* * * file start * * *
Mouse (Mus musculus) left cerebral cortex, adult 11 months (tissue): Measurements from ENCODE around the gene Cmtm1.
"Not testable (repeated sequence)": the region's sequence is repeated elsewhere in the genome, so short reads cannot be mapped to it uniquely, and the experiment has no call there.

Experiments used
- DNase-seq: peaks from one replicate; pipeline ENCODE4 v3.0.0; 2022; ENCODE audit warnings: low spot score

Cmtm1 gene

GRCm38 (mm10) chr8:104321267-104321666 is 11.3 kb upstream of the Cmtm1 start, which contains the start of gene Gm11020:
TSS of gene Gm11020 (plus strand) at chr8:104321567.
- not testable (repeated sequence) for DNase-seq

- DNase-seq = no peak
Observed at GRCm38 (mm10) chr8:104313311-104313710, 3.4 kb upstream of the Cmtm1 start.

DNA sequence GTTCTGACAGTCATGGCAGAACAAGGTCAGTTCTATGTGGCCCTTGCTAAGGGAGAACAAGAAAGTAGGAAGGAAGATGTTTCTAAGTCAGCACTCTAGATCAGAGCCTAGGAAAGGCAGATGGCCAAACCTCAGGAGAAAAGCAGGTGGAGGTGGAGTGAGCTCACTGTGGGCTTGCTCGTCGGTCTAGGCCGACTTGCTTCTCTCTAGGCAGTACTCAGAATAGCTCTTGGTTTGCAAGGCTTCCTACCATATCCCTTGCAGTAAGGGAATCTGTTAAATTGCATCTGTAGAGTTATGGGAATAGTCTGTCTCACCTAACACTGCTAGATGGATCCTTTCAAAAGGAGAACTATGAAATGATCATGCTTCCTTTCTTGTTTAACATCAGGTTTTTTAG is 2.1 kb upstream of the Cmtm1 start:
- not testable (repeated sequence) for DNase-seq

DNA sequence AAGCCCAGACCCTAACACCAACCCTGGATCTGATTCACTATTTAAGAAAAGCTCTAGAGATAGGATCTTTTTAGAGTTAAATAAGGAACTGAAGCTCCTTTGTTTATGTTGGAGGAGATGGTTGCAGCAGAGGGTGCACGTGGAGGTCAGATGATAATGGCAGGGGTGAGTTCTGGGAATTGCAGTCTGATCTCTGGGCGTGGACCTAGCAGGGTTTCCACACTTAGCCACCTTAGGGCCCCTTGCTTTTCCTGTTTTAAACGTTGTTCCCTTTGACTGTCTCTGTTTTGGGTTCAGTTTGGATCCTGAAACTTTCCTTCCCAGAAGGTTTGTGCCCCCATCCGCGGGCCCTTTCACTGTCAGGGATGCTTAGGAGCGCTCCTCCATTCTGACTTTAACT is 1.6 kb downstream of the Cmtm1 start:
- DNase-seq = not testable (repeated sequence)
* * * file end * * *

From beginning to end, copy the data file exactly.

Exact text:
Mouse (Mus musculus) left cerebral cortex, adult 11 months (tissue): Measurements from ENCODE around the gene Cmtm1.
"Not testable (repeated sequence)": the region's sequence is repeated elsewhere in the genome, so short reads cannot be mapped to it uniquely, and the experiment has no call there.

Experiments used
- DNase-seq: peaks from one replicate; pipeline ENCODE4 v3.0.0; 2022; ENCODE audit warnings: low spot score

Cmtm1 gene

GRCm38 (mm10) chr8:104321267-104321666 is 11.3 kb upstream of the Cmtm1 start, which contains the start of gene Gm11020:
TSS of gene Gm11020 (plus strand) at chr8:104321567.
- not testable (repeated sequence) for DNase-seq

- DNase-seq = no peak
Observed at GRCm38 (mm10) chr8:104313311-104313710, 3.4 kb upstream of the Cmtm1 start.

DNA sequence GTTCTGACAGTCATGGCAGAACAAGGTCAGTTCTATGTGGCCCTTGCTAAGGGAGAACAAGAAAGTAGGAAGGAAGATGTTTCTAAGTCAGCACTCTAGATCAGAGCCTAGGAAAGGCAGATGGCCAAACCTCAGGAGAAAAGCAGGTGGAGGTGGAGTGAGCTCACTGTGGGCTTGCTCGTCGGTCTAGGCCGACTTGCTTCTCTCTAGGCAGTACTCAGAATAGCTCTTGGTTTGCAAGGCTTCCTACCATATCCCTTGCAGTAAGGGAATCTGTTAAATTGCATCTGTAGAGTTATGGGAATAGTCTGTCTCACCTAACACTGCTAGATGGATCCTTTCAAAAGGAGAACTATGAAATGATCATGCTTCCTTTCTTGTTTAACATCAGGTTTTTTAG is 2.1 kb upstream of the Cmtm1 start:
- not testable (repeated sequence) for DNase-seq

DNA sequence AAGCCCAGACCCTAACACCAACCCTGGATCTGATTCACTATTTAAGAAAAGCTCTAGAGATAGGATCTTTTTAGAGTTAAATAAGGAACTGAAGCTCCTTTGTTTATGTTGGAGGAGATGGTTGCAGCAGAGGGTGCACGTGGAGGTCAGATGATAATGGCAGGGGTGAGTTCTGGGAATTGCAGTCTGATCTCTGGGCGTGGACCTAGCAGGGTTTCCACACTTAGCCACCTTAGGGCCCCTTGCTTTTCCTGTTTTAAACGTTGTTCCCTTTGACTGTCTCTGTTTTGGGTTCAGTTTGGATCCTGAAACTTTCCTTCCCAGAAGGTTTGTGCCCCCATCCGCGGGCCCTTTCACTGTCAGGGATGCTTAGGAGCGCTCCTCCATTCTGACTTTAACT is 1.6 kb downstream of the Cmtm1 start:
- DNase-seq = not testable (repeated sequence)